It had been a warm afternoon, but the heat was gone. We whipped past a distant cluster of lighted buildings and an endless series of lighted mansions, not too close to the road. We dipped down to skirt a huge green polo field with another equally huge practice field beside it, soared again to the top of a hill and swung mountainward up a steep hillroad of clean concrete that passed orange groves, some rich man’s pet because this is not orange country, and then little by little the lighted windows of the millionaires’ homes were gone and the road narrowed and this was Stillwood Heights.
The smell of sage drifted up from a canyon and made me think of a dead man and a moonless sky. Straggly stucco houses were molded flat to the side of the hill, like bas-reliefs. Then there were no more houses, just the still dark foothills with an early star or two above them, and the concrete ribbon of road and a sheer drop on one side into a tangle of scrub oak and manzanita where sometimes you can hear the call of the quails if you stop and keep still and wait. On the other side of the road was a raw clay bank at the edge of which a few unbeatable wild flowers hung on like naughty children that won’t go to bed.
Then the road twisted into a hairpin and the big tires scratched over loose stones, and the car tore less soundlessly up a long driveway lined with the wild geraniums. At the top of this, faintly lighted, lonely as a lighthouse, stood an eyrie, an eagle’s nest, an angular building of stucco and glass brick, raw and modernistic and yet not ugly and altogether a swell place for a psychic consultant to hang out his shingle. Nobody would be able to hear any screams.
The car turned beside the house and a light flicked on over a black door set into the heavy wall. The Indian climbed out grunting and opened the rear door of the car. The chauffeur lit a cigarette with an electric lighter and a harsh smell of tobacco came back to me softly in the evening. I got out.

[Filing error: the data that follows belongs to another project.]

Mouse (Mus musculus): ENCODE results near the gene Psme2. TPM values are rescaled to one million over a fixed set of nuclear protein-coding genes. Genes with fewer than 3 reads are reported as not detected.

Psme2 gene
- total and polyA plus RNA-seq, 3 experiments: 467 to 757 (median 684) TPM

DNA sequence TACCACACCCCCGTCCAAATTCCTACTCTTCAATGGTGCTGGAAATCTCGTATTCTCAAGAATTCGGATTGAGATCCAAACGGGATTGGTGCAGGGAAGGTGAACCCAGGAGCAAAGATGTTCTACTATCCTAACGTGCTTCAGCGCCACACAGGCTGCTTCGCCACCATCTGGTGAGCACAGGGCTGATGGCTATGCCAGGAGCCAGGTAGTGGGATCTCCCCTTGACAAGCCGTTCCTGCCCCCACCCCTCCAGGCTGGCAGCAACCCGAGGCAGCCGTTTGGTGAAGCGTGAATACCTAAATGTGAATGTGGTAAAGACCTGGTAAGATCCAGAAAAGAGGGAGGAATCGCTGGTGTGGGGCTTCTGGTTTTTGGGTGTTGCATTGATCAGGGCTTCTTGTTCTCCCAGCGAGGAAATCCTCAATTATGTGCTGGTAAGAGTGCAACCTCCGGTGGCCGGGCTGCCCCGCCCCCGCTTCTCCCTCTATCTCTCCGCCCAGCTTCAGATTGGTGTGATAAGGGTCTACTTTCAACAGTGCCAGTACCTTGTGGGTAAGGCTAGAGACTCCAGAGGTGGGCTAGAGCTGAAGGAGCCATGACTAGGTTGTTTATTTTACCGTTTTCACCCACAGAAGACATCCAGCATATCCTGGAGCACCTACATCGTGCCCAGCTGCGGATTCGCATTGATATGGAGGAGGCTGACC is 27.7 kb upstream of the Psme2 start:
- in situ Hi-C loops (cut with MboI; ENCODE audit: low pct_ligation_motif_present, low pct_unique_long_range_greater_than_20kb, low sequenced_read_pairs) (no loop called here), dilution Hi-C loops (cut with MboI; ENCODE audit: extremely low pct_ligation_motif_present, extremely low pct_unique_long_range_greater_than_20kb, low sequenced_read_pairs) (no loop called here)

We went over to the black door. It opened of itself slowly, almost with menace. Beyond it a narrow hallway probed back into the house. Light glowed from the glass brick walls.
The Indian growled. “Huh. You go in, big shot.”
“After you, Mr. Planting.”
He scowled and went in and the door closed after us as silently and mysteriously as it had opened. At the end of the narrow hallway we squeezed into a little elevator and the Indian closed the door and pressed a button. We rose softly, without sound. Such smelling as the Indian had done before was a mooncast shadow to what he was doing now.
The elevator stopped, the door opened. There was light and I stepped out into a turret room where the day was still trying to be remembered. There were windows all around it. Far off the sea flickered. Darkness prowled slowly on the hills. There were paneled walls where there were no windows, and rugs on the floor with the soft colors of old Persians, and there was a reception desk that looked as if it had been made of carvings stolen from an ancient church. And behind the desk a woman sat and smiled at me, a dry tight withered smile that would turn to powder if you touched it.
She had sleek coiled hair and a dark, thin, wasted Asiatic face. There were heavy colored stones in her ears and heavy rings on her fingers, including a moonstone and an emerald in a silver setting that may have been a real emerald but somehow managed to look as phony as a dime store slave bracelet. And her hands were dry and dark and not young and not fit for rings.
She spoke. The voice was familiar. “Ah, Meester Marlowe, so ver-ry good of you to come. Amthor he weel be so ver-ry pleased.”